My Hero One's Justice approaches the Horikoshi saga with respect and fidelity: is it enough to convince fans? Let's find out in our review
MORE ULTRA !! My Hero One's Justice is finally here, the dating game based on one of the most loved Shonen series in recent years: My Hero Academia. Will the work of Bandai Namco succeed in doing justice to the world of Japanese superheroes created by Kōhei Horikoshi? Let's find out in our review!
Now I'm here! | My Hero One's Justice Review
The manga (and the anime) of My Hero Academia has many advantages and one of these is certainly the quality of the narration. We are not faced with just a group of oddly dressed kids, but credible teenagers in a world where superpowers are the order of the day and being a hero is a real goal. Almost the entire world population, in fact, has a Quirk, a power passed down genetically from parent to child. If on the one hand, however, we have the Heroes, on the other hand there are the Villains, eager to bring chaos to society.
My Hero One's Justice allows us to relive a part of the plot from the point of view of both factions, starting from the middle of the second season of the anime, or from the episode “Absurd! Gran Torino appears! ”, Until the middle of the third season, or rather with the clash between All Might and his arch enemy All for One. Story Mode tells exactly the same story, with a series of semi-static vignettes based on scenes from the anime, shot almost one by one, and engaging in CPU battles one after another. If certain conditions are met, cosmetic items are unlocked.
In addition to the Story mode, we have the Missions, or a set of battles that we will have to face after having composed a team of three heroes. Each match rewards us with experience points that level up the heroes who took to the field (making them stronger and able to face higher difficulty encounters) but at the same time the damage suffered is maintained from one battle to another. It is therefore, especially at the highest difficulty levels, of resistance fights: each victory, however, rewards us with objects that allow us to heal or give bonuses to our characters. Finally, it is possible to play locally (also coop, of course) or online, in friendly or classified matches.
Who is the strongest hero? | My Hero One's Justice Review
Regardless of the modality, however, the fights have the same structure and the same rules. In addition to the normal attacks, each character is equipped with two Quirks - which I can vary with some key combinations -, the jump and the sprint - fundamental -, a grab, a counterattack - which prevents being stunned by enemy attacks during the whole execution - and of the parade, subject to a fairly generous stamina bar. Furthermore, depending on the fight, it is possible to have a maximum of two shoulders, subject to a loading bar, which, upon activation, perform an attack and then exit the scene. Finally, by loading the Plus Ultra bar, it is possible to perform special attacks, which vary according to the number of bars loaded. These are obviously the most spectacular moves in the game and allow you to inflict great damage on enemies.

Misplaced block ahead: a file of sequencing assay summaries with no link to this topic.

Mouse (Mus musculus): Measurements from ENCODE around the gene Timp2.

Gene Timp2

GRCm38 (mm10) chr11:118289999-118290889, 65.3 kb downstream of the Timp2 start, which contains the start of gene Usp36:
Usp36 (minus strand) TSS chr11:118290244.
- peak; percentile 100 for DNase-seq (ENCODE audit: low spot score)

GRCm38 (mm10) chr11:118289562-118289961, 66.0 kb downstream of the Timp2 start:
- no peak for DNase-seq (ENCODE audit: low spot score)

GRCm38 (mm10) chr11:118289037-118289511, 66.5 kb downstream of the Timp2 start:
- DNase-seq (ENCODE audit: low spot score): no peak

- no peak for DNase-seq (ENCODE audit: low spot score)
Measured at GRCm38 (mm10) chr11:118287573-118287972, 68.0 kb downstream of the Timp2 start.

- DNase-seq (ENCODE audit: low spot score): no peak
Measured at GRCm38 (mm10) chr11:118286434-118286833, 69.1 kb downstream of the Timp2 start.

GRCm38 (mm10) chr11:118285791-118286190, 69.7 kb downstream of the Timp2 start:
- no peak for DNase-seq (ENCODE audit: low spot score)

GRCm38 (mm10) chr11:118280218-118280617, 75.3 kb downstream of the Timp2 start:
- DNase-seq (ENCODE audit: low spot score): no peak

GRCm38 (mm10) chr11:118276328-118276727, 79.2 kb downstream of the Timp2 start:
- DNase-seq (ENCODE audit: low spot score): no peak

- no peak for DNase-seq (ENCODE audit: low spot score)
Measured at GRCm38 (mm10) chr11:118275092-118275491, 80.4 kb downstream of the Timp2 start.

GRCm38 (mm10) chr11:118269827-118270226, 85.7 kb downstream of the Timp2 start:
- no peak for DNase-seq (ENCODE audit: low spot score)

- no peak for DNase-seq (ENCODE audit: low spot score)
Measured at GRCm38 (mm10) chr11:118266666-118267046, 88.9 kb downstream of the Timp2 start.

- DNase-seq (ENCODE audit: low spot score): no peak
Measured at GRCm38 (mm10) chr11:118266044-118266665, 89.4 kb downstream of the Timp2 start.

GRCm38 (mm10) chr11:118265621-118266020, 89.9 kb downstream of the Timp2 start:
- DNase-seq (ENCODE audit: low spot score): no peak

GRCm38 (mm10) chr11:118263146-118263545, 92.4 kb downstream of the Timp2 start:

The cel-shading is well done and each character is faithfully reproduced both from the visual point of view (both in the polygonal model and for the animations), and for the available moves. Each hero and villain differs just enough to give him his own identity, although some characters are less effective than others. In truth, however, we are faced with a little technical piacchiaduro and, especially against the bad AI, it will be enough to beat harder and faster than the others. Often just attacking relentlessly with basic attacks will be enough to come out victorious (in Normal mode, while in Manual you can have total control). Online, in ranked matches, you will certainly find players who have dominated their main, but the clashes, in the end, are resolved with a few sticks and spamming the most powerful attacks, especially those that block the opponents.
It is therefore a fighting game with few pretensions, intended more for fans of the saga than for fans of the genre. A choice that is certainly understandable, but which leads us to a new problem: the quantity of content. Fans will appreciate the fidelity of Story Mode, and some will enjoy trying their hand at Missions, but on balance there isn't much to play with. The real sore point is the roster, limited to 20 characters. Considering that this is not a technical fighting game, which takes time to master the characters, it would have been better to focus on a large cast. Even the arenas are not particularly striking: they faithfully reproduce the main places of the series, but they are not made with much care. On the other hand, the presence of the official Japanese voice actors (with Spanish subtitles) and the music are excellent.
The starting line | My Hero One's Justice Review
My Hero One's Justice is a faithful and respectful game of the original and will be appreciated by fans of the saga. Unfortunately, it skimpes on the contents: proposing a more button-down approach than a technical fighting game, one would expect at least a large roster. The foundations for creating a great game were all there, but Byking and Bandai Namco were content to do their job to a minimum.
7.4 The bare minimum
Points in favor
- Faithful to the original
- Great characters
- Reduced roster
- Few modalities
- Mediocre AI